When a secretive start-up scraped the internet to build a facial-recognition tool, it tested a legal and ethical limit — and blew the future of privacy in America wide open.
The New York Times has an in depth story about Clearview AI titled, Facial Recognition: What Happens When We’re Tracked Everywhere We Go? The story tracks the various lawsuits attempting to stop Clearview and suggests that Clearview may well win. They are gambling that scraping the web’s faces for their application, even if it violated terms of service, may be protected as free speech.
The story talks about the dangers of face recognition and how many of the algorithms can’t recognize people of colour as accurately which leads to more false positives where police end up arresting the wrong person. A broader worry is that this could unleash tracking at another scale.
There’s also a broader reason that critics fear a court decision favoring Clearview: It could let companies track us as pervasively in the real world as they already do online.
The arguments in favour of Clearview include the challenge that they are essentially doing to images what Google does to text searches. Another argument is that stopping face recognition enterprises would stifle innovation.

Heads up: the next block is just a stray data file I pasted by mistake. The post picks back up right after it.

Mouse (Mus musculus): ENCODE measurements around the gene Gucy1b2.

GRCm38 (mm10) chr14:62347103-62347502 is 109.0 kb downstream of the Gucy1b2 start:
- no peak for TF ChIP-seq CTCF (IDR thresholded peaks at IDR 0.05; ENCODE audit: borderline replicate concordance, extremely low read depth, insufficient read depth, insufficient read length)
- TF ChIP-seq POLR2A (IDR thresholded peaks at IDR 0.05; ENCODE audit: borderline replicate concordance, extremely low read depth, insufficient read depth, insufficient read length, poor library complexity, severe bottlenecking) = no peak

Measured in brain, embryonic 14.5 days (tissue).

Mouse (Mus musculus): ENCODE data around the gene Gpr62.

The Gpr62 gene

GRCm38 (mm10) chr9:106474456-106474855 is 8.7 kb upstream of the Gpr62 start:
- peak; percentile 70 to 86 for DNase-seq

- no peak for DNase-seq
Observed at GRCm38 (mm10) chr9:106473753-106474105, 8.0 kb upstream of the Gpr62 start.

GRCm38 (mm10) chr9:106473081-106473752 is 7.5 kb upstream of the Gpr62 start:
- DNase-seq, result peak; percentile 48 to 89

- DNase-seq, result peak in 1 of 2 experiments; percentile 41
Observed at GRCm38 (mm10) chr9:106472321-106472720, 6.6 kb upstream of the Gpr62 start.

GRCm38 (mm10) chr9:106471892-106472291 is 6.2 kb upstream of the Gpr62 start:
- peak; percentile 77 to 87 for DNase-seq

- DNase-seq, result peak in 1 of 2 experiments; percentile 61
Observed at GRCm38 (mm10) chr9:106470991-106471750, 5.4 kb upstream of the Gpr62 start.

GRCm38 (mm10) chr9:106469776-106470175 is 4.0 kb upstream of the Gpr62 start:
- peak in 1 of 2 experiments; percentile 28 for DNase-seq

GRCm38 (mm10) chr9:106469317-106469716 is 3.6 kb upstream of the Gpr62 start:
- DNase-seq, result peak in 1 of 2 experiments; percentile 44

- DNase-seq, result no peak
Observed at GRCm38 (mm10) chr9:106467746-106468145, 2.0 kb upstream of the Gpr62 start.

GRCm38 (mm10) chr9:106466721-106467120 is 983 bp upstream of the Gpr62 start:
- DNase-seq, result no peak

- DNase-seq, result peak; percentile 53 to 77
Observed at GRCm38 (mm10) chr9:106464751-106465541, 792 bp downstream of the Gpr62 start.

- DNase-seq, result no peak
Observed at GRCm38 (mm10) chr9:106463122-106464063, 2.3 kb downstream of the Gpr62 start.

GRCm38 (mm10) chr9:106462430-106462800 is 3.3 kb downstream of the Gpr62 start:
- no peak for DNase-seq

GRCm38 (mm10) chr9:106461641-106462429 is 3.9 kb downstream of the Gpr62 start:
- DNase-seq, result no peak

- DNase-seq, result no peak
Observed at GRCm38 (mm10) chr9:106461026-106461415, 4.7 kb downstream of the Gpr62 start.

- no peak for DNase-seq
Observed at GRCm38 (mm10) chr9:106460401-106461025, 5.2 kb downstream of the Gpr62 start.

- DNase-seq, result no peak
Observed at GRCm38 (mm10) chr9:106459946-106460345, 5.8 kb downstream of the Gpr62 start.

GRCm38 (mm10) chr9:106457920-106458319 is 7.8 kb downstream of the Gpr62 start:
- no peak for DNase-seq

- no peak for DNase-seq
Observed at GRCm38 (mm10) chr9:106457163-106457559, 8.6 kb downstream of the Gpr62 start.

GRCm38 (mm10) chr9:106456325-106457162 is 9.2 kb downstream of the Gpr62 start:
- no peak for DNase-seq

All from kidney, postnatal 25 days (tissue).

The story then moves on to talk about the founding of Clearview and the political connections of the founders (Thiel invested in Clearview too). Finally it talks about how widely available face recognition could affect our lives. The story quotes Alvaro Bedoya who started a privacy centre,
“When we interact with people on the street, there’s a certain level of respect accorded to strangers,” Bedoya told me. “That’s partly because we don’t know if people are powerful or influential or we could get in trouble for treating them poorly. I don’t know what happens in a world where you see someone in the street and immediately know where they work, where they went to school, if they have a criminal record, what their credit score is. I don’t know how society changes, but I don’t think it changes for the better.”
It is interesting to think about how face recognition and other technologies may change how we deal with strangers. Too much knowledge could be alienating.
The story closes by describing how Clearview AI helped identify some of the Capitol rioters. Of course it wasn’t just Clearview, but also a citizen investigators who named and shamed people based on photos released.